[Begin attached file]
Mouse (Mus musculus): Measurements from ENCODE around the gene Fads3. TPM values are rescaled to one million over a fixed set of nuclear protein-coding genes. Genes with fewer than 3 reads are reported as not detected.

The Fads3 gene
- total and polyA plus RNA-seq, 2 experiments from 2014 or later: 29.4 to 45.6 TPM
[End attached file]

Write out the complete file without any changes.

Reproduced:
Mouse (Mus musculus): Measurements from ENCODE around the gene Fads3. TPM values are rescaled to one million over a fixed set of nuclear protein-coding genes. Genes with fewer than 3 reads are reported as not detected.

The Fads3 gene
- total and polyA plus RNA-seq, 2 experiments from 2014 or later: 29.4 to 45.6 TPM